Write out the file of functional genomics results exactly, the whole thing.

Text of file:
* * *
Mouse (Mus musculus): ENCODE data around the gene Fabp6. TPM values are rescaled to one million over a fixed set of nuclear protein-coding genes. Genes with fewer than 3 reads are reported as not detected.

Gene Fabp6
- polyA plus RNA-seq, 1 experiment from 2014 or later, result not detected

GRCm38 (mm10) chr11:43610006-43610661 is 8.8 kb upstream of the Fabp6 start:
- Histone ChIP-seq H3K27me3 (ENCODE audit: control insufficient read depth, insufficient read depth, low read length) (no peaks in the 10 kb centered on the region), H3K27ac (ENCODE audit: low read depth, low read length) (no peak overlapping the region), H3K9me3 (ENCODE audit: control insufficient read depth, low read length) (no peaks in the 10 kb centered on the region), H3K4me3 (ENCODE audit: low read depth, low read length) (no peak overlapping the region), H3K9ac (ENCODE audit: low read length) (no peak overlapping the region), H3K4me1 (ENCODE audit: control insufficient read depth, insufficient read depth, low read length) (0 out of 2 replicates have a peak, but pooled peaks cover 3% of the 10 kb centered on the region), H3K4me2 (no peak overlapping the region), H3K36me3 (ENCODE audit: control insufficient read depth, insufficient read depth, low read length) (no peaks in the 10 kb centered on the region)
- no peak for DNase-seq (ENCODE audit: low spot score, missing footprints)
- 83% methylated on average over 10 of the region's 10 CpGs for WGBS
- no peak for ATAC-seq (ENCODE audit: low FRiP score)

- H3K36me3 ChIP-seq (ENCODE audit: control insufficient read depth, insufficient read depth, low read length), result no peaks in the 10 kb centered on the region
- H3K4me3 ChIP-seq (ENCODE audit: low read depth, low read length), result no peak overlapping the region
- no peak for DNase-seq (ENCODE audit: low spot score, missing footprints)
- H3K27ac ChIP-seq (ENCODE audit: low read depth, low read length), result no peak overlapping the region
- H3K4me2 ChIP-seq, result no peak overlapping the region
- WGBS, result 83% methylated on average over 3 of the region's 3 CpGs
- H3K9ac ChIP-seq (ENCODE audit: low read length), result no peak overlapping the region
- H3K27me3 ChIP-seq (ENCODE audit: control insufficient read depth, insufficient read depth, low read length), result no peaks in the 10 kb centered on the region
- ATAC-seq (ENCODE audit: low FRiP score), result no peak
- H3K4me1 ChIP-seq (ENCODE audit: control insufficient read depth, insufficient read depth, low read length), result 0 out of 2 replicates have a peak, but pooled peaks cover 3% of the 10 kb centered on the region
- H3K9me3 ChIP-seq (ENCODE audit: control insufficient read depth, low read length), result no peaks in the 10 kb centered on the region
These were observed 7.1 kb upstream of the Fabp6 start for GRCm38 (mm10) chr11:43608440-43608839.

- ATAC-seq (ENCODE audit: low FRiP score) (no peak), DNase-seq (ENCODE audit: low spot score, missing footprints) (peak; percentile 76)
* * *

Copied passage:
Mouse (Mus musculus): ENCODE data around the gene Fabp6. TPM values are rescaled to one million over a fixed set of nuclear protein-coding genes. Genes with fewer than 3 reads are reported as not detected.

Gene Fabp6
- polyA plus RNA-seq, 1 experiment from 2014 or later, result not detected

GRCm38 (mm10) chr11:43610006-43610661 is 8.8 kb upstream of the Fabp6 start:
- Histone ChIP-seq H3K27me3 (ENCODE audit: control insufficient read depth, insufficient read depth, low read length) (no peaks in the 10 kb centered on the region), H3K27ac (ENCODE audit: low read depth, low read length) (no peak overlapping the region), H3K9me3 (ENCODE audit: control insufficient read depth, low read length) (no peaks in the 10 kb centered on the region), H3K4me3 (ENCODE audit: low read depth, low read length) (no peak overlapping the region), H3K9ac (ENCODE audit: low read length) (no peak overlapping the region), H3K4me1 (ENCODE audit: control insufficient read depth, insufficient read depth, low read length) (0 out of 2 replicates have a peak, but pooled peaks cover 3% of the 10 kb centered on the region), H3K4me2 (no peak overlapping the region), H3K36me3 (ENCODE audit: control insufficient read depth, insufficient read depth, low read length) (no peaks in the 10 kb centered on the region)
- no peak for DNase-seq (ENCODE audit: low spot score, missing footprints)
- 83% methylated on average over 10 of the region's 10 CpGs for WGBS
- no peak for ATAC-seq (ENCODE audit: low FRiP score)

- H3K36me3 ChIP-seq (ENCODE audit: control insufficient read depth, insufficient read depth, low read length), result no peaks in the 10 kb centered on the region
- H3K4me3 ChIP-seq (ENCODE audit: low read depth, low read length), result no peak overlapping the region
- no peak for DNase-seq (ENCODE audit: low spot score, missing footprints)
- H3K27ac ChIP-seq (ENCODE audit: low read depth, low read length), result no peak overlapping the region
- H3K4me2 ChIP-seq, result no peak overlapping the region
- WGBS, result 83% methylated on average over 3 of the region's 3 CpGs
- H3K9ac ChIP-seq (ENCODE audit: low read length), result no peak overlapping the region
- H3K27me3 ChIP-seq (ENCODE audit: control insufficient read depth, insufficient read depth, low read length), result no peaks in the 10 kb centered on the region
- ATAC-seq (ENCODE audit: low FRiP score), result no peak
- H3K4me1 ChIP-seq (ENCODE audit: control insufficient read depth, insufficient read depth, low read length), result 0 out of 2 replicates have a peak, but pooled peaks cover 3% of the 10 kb centered on the region
- H3K9me3 ChIP-seq (ENCODE audit: control insufficient read depth, low read length), result no peaks in the 10 kb centered on the region
These were observed 7.1 kb upstream of the Fabp6 start for GRCm38 (mm10) chr11:43608440-43608839.

- ATAC-seq (ENCODE audit: low FRiP score) (no peak), DNase-seq (ENCODE audit: low spot score, missing footprints) (peak; percentile 76)